When shoppers hit the counter of their favorite retailer this holiday season, they may be asked to sign up for the store’s branded credit card in exchange for a discount on their purchase. The cards are often a better deal for the stores than they are for consumers.
There are some perks to consumers—store cards, or private label cards as they’re known in the industry, are a good starting point to build up credit score, and there can be rich rewards for frequent shoppers. In general, though, these branded cards carry higher interest rates than general purchase cards and have lower limits. That makes them more expensive for consumers.
For retailers, however, store cards are a growing profit center. Private label card use by consumers grew nearly 12 percent per year from 2009 through 2012, according to the most recent data from the Federal Reserve. They’re an easy way for stores to build loyalty, collect data, and—of course—earn revenue from consumers. Retailers are so invested in turning customers into private-label cardholders, that they often offer their sales clerks cash incentives for signing people up.
One big reason that retailers like store credit cards is that they encourage customers to spend more. More than 60 percent of consumers say that they shop more often with retailers with whom they have a store card, and they’re also more receptive to communication about events and promotions by that retailer, according to a market research report from Packaged Facts.
Not only do store cards encourage more spending and build loyalty for merchants, but they also give the stores access to valuable consumer data. Plus, they cost less to process than other forms of payment. They’re also often compatible with mobile pay systems, which are expected to grow more dominant in future years.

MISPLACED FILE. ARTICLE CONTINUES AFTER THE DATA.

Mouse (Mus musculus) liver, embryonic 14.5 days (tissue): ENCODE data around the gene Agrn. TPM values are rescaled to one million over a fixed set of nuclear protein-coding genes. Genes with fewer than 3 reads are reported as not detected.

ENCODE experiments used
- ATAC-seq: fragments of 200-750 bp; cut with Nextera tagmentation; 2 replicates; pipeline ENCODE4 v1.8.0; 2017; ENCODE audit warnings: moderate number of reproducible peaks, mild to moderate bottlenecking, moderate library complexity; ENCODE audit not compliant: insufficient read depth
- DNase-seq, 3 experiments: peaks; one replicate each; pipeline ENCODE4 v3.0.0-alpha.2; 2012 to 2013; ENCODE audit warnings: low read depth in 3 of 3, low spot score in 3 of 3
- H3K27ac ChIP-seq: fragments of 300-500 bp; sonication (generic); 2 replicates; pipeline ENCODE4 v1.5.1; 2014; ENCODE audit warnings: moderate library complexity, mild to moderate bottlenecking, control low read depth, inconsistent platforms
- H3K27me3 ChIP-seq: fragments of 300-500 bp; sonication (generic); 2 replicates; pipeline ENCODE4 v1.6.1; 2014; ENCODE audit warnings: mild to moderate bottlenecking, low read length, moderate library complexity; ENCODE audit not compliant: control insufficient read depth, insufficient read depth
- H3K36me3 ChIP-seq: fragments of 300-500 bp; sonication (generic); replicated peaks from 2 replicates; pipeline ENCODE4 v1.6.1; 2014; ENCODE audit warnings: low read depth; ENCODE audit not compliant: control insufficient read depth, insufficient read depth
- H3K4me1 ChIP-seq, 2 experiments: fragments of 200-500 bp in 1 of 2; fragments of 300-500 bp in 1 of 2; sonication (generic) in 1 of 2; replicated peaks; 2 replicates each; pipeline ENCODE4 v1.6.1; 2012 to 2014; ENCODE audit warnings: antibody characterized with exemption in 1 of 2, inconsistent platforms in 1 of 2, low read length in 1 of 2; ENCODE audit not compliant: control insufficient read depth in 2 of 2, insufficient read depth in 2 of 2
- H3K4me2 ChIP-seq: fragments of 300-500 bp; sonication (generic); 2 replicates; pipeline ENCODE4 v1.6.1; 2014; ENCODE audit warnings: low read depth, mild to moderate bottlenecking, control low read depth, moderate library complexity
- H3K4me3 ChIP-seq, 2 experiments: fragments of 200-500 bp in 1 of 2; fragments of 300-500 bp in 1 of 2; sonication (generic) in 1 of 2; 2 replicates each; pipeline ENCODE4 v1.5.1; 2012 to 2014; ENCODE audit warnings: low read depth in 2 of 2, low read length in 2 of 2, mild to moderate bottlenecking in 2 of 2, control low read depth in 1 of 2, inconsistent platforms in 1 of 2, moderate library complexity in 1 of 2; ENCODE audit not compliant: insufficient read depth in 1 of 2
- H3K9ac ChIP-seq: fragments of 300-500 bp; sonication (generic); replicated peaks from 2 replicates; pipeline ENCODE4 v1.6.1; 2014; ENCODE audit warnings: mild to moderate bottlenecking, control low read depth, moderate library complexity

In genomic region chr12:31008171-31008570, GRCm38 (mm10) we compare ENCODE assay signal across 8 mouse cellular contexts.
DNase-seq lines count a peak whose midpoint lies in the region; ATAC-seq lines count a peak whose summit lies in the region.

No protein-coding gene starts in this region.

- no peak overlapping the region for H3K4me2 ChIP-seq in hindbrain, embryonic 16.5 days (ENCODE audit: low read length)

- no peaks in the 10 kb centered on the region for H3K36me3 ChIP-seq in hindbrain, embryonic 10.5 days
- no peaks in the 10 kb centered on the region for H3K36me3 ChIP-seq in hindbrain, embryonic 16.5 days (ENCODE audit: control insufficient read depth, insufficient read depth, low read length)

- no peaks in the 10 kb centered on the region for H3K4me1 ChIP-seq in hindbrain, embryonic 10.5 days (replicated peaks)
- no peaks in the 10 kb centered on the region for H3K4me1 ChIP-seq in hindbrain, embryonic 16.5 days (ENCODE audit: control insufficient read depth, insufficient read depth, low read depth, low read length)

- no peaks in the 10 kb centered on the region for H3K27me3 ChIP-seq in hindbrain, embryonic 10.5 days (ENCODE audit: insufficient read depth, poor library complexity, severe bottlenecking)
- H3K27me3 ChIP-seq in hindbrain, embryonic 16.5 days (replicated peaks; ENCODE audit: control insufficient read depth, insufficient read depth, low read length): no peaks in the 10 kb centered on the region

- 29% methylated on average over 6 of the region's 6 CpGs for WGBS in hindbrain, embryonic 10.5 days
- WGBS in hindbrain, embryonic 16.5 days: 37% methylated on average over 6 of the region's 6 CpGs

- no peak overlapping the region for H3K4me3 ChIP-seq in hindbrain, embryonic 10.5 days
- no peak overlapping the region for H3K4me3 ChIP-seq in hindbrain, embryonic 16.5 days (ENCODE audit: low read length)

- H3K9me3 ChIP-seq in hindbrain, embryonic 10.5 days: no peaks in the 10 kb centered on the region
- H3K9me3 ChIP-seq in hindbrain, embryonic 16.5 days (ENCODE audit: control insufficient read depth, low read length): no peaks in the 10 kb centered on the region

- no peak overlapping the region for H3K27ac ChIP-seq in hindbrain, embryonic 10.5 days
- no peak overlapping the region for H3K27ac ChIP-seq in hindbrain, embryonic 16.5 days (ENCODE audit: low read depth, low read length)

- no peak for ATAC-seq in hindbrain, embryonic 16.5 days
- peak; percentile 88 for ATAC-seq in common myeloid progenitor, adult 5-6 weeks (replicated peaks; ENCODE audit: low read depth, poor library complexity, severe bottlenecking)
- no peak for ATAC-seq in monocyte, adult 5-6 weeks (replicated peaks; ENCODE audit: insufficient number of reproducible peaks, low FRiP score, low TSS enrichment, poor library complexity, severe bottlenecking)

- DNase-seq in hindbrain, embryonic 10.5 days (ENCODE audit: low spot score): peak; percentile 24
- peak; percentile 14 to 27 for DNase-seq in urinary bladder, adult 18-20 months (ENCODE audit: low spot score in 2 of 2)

Since retailers often control the approval process, they’re able to give cards to consumers who might not qualify for general-purchase cards, and to charge them interest on the balance.
In 2014 private-label credit and debit cards generated $254 billion in sales, according to Business Insider. They account for a large share of purchases at major retailers, used for nearly 60 percent of sales at Kohl’s and nearly 50 percent of sales at Macy’s last year, per an analysis by credit card consultant Ryan Douglas at First Annapolis.
The growing importance of private-label and general credit cards reflects a shift among consumers, who shied away from credit in general after the Great Recession. The average number of credit cards held by consumers has been ticking up in recent years according to the Consumer Financial Protection Bureau. Those numbers could continue to increase as cashiers suggest new credit cards over the coming months.
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